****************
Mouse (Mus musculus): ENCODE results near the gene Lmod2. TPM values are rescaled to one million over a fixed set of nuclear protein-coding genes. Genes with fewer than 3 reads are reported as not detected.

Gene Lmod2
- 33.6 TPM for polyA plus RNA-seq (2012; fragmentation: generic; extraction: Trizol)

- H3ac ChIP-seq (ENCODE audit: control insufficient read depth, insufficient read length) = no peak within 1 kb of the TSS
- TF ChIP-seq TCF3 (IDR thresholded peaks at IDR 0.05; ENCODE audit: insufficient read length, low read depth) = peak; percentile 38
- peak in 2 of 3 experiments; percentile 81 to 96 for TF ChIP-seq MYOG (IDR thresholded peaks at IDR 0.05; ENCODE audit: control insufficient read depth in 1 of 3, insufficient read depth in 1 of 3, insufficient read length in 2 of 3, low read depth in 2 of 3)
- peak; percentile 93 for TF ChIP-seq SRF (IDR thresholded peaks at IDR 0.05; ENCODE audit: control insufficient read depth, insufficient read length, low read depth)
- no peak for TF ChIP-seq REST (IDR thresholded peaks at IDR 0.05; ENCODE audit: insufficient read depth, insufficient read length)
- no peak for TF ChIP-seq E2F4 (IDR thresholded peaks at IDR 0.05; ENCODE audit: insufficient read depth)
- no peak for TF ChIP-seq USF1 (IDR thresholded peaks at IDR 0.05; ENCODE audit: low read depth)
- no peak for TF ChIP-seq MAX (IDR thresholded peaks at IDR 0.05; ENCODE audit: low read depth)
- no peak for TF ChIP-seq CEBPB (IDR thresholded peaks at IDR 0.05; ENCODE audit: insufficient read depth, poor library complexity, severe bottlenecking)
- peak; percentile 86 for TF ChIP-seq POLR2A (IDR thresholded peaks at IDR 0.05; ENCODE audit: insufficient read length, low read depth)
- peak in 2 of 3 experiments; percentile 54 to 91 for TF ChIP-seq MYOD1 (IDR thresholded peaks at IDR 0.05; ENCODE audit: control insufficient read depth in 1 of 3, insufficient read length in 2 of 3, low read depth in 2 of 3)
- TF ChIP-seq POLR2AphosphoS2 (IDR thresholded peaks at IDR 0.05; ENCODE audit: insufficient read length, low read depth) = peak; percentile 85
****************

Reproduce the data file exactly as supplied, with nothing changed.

Mouse (Mus musculus): ENCODE results near the gene Lmod2. TPM values are rescaled to one million over a fixed set of nuclear protein-coding genes. Genes with fewer than 3 reads are reported as not detected.

Gene Lmod2
- 33.6 TPM for polyA plus RNA-seq (2012; fragmentation: generic; extraction: Trizol)

- H3ac ChIP-seq (ENCODE audit: control insufficient read depth, insufficient read length) = no peak within 1 kb of the TSS
- TF ChIP-seq TCF3 (IDR thresholded peaks at IDR 0.05; ENCODE audit: insufficient read length, low read depth) = peak; percentile 38
- peak in 2 of 3 experiments; percentile 81 to 96 for TF ChIP-seq MYOG (IDR thresholded peaks at IDR 0.05; ENCODE audit: control insufficient read depth in 1 of 3, insufficient read depth in 1 of 3, insufficient read length in 2 of 3, low read depth in 2 of 3)
- peak; percentile 93 for TF ChIP-seq SRF (IDR thresholded peaks at IDR 0.05; ENCODE audit: control insufficient read depth, insufficient read length, low read depth)
- no peak for TF ChIP-seq REST (IDR thresholded peaks at IDR 0.05; ENCODE audit: insufficient read depth, insufficient read length)
- no peak for TF ChIP-seq E2F4 (IDR thresholded peaks at IDR 0.05; ENCODE audit: insufficient read depth)
- no peak for TF ChIP-seq USF1 (IDR thresholded peaks at IDR 0.05; ENCODE audit: low read depth)
- no peak for TF ChIP-seq MAX (IDR thresholded peaks at IDR 0.05; ENCODE audit: low read depth)
- no peak for TF ChIP-seq CEBPB (IDR thresholded peaks at IDR 0.05; ENCODE audit: insufficient read depth, poor library complexity, severe bottlenecking)
- peak; percentile 86 for TF ChIP-seq POLR2A (IDR thresholded peaks at IDR 0.05; ENCODE audit: insufficient read length, low read depth)
- peak in 2 of 3 experiments; percentile 54 to 91 for TF ChIP-seq MYOD1 (IDR thresholded peaks at IDR 0.05; ENCODE audit: control insufficient read depth in 1 of 3, insufficient read length in 2 of 3, low read depth in 2 of 3)
- TF ChIP-seq POLR2AphosphoS2 (IDR thresholded peaks at IDR 0.05; ENCODE audit: insufficient read length, low read depth) = peak; percentile 85